Blair McPherson on workforce stereotypes

    Barbie and Action Man may have left the workplace, but there are other stereotypes to beat, writes Blair McPherson

    Faye Turney is in the Navy and hit the headlines around the world when she and her male comrades were captured on a mission. The fact that Faye is in the Navy and on the front line is proof that attitudes have changed. The gender stereotypes of Barbie and Action Man no longer describe the roles of men and women in society. However, the way work is organised has yet to catch up with modern family life where both parents work and want a career.

    It makes good business sense to retain experienced and skilled employees to promote the most able, suitably qualified and experienced. So why are so many managers deciding that promotion isn’t worth the sacrifice or that both parents can’t have a career? If this trend continues, where will the senior managers of tomorrow come from?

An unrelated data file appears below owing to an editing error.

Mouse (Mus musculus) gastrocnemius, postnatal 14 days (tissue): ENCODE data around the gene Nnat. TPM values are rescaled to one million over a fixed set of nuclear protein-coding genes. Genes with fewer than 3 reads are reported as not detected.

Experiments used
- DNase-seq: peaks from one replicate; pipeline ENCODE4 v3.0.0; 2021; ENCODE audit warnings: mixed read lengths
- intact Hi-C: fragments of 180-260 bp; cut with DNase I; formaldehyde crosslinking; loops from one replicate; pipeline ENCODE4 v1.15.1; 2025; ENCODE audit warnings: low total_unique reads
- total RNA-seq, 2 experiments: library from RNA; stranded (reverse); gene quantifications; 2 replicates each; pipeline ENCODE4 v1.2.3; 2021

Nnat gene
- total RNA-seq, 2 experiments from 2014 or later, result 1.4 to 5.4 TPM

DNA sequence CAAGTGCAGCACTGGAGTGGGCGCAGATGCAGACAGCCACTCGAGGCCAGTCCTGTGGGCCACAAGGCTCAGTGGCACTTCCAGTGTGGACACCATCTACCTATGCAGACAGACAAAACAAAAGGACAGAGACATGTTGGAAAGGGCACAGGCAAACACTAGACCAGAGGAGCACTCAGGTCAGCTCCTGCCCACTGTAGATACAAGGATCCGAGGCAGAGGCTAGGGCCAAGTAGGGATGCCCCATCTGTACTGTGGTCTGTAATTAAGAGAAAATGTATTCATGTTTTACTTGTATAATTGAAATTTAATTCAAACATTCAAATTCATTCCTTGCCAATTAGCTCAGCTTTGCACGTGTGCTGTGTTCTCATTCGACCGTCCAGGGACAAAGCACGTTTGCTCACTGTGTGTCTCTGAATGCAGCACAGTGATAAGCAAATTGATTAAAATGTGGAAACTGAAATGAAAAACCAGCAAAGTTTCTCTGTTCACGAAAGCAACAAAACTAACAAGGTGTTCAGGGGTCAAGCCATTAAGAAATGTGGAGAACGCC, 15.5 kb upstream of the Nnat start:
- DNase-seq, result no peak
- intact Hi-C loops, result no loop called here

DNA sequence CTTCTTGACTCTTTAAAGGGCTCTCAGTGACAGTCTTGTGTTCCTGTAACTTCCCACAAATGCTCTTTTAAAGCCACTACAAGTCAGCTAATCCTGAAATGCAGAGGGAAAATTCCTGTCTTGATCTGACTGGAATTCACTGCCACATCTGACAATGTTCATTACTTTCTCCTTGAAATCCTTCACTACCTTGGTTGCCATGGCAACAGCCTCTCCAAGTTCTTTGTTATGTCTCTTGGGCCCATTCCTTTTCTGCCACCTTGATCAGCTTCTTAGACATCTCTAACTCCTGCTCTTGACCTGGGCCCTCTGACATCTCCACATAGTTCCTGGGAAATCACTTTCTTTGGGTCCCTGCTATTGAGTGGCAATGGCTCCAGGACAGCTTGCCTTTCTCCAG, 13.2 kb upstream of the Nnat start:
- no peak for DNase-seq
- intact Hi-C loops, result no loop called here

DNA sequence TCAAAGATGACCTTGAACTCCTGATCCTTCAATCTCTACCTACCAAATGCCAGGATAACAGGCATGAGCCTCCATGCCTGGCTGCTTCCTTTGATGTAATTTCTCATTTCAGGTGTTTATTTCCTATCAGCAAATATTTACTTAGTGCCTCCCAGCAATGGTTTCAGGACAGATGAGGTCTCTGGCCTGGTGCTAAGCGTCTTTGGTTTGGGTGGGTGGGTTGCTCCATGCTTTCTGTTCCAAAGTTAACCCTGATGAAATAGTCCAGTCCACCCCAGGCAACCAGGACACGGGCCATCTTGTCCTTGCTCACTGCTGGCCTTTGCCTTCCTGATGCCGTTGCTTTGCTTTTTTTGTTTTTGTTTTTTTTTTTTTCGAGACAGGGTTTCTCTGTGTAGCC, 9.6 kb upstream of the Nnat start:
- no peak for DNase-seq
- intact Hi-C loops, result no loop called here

Long hours, early starts, late evenings and overnight courses have traditionally been the way an ambitious manager proves their commitment to the organisation. It no longer makes sense and we must change the way work is organised.

    We have the technology to work from home but we need to change some attitudes before it becomes acceptable to do so.

    What we need is a climate of trust where it is assumed people are working even if we can’t see them, a system that measures people’s achievements rather than hours spent at their desks.

    Women know only too well the conflict between career and family caused by inflexible working arrangements, lack of practical support and a traditional office culture. What a dramatic change we would see if senior managers, who are predominantly men, led by example, if directors and assistant directors entered into job-share arrangements, worked a four-day week, regularly worked from home or routinely took a lunch hour. The measure of the success of more family-friendly working practices would be achieving equal numbers of mothers and fathers in management posts.

    Blair McPherson is director of community services, Lancashire Council

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